Jim Lauderdale (from the album This Changes Everything)
Never one to enjoy downtime, Jim Lauderdale saw a whole lot of nothing to do stretched out in front of him when thirty-two inches of rain fell during a Texas tour. As the Brazos River flooded and his live shows were cancelled, Jim Lauderdale entered a Lone Star state studio with longtime friend Tom Lewis (Whitney Rose) on drums and Tommy Delamonte on pedal steel guitar. Tommy took on the role of producer for This Changes Everything, the album that grew as a result of the rains. This Changes Everything, recorded at Arlyn Studios in Austin, Texas, stays faithful to tradition, Jim Lauderdale explaining that ‘the classic country style was something I really wanted to return to. I felt a calling for it, and these songs felt right. It’s something a band could be playing when you went to a Texas dance hall like Gruene Hall, the Continental Club, or any country bar in the world. You could hear it playing on the jukebox, or the band. And it’s not something you hear a lot of these days. George Jones, Merle Haggard, Johnny Cash, Johnny Bush, Ray Price, Emmylou, Loretta Lynn, Tammy… you know, steel guitar, Telecaster, fiddle. That era and those themes, to me, are what country music….and in 2017, it can’t be just that one thing – the same way rock & roll isn’t just Chuck Berry and Jerry Lee Lewis, Elvis, Little Richard. But those touchstones can still work’.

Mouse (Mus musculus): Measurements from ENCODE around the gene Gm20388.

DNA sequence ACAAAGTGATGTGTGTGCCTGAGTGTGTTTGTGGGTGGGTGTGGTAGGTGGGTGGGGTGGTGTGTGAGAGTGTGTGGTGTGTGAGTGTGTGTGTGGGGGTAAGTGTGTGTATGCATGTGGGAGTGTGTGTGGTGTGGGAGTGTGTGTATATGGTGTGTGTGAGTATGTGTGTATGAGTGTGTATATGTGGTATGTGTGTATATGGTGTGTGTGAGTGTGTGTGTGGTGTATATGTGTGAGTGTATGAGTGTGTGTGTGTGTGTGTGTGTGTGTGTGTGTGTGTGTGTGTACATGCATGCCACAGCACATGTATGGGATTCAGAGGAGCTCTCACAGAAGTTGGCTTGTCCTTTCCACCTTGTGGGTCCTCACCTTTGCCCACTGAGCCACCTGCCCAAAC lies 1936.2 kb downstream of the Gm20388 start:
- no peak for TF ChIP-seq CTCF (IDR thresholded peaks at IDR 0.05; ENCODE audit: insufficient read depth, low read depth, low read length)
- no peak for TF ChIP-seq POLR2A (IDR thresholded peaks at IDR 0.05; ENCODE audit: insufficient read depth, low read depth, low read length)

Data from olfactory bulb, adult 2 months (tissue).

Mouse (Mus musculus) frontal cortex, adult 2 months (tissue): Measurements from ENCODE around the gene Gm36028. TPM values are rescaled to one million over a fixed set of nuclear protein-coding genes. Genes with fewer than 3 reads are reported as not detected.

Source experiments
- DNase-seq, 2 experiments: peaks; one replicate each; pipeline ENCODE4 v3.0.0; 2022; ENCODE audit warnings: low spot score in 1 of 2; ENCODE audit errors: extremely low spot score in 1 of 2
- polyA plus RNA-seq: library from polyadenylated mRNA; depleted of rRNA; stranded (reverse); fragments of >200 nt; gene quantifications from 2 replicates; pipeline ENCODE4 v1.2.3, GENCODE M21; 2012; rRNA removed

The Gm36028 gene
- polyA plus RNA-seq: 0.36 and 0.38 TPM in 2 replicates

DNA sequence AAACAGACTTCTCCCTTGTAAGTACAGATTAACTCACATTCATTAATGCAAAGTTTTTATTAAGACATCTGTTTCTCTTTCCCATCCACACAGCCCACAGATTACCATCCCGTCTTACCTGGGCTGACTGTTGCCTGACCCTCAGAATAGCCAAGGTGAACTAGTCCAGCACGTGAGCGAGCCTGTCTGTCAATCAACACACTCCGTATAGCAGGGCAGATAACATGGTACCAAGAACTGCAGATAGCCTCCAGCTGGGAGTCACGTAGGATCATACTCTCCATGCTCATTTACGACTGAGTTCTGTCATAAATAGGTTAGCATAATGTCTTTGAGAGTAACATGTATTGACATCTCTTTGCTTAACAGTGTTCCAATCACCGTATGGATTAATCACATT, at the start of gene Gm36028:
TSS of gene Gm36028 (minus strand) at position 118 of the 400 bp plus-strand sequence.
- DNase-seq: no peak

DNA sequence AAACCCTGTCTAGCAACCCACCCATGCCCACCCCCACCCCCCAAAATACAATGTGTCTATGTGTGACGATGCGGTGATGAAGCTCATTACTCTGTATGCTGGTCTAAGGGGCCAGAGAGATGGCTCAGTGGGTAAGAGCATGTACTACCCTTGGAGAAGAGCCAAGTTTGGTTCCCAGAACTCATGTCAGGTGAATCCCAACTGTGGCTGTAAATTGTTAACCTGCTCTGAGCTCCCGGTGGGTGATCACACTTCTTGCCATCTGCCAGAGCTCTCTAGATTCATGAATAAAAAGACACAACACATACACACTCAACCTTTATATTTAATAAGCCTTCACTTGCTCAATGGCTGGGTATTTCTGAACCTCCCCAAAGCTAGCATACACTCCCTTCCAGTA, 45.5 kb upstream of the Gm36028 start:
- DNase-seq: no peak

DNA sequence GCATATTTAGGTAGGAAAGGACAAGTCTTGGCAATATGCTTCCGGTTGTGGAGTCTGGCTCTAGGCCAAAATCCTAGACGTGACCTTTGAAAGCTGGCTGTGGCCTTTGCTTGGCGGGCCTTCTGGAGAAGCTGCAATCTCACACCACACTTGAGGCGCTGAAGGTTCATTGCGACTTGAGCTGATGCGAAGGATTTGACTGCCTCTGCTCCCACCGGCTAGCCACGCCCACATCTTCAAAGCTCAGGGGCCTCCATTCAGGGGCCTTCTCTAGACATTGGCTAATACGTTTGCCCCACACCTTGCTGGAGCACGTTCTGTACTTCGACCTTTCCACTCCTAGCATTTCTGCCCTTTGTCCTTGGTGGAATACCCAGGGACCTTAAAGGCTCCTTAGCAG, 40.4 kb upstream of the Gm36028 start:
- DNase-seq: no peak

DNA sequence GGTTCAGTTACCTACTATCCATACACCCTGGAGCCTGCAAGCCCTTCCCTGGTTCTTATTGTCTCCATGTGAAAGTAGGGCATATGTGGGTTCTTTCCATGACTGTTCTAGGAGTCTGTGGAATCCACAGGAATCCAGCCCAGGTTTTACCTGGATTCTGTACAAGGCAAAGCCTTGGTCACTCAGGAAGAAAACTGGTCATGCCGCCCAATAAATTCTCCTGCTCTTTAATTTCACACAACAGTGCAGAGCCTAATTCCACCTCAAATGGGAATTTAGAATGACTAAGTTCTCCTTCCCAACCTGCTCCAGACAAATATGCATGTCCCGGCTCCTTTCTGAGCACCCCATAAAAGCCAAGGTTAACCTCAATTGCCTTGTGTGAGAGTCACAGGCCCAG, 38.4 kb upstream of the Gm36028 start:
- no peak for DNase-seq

The style is a perfect fit for the voice of Jim Lauderdale as he shuffles with four-of-a-kind in This Changes Everything, opening the album on the title track, a Bruce Robison co-write, and continuing the movement with “It All Started and Ended with You”, “Lost in the Shuffle”, and “I’ll Still Be Around”. Cuts that appeared on albums of other artists, such as George Strait (“We Really Shouldn’t Be Doing This”), and The Derailers (“All the Rage in Paris”), join with the Jim Lauderdale tunes appearing for the first time on This Changes Everything. Lovers try to be strong as they fall prey to “The Weakness of Two Hearts” as Jim Lauderdale judges “Nobody’s Fault”, sees “There is a Horizon” and hops on the highway to “Drive” in a co-write with Hayes Carll.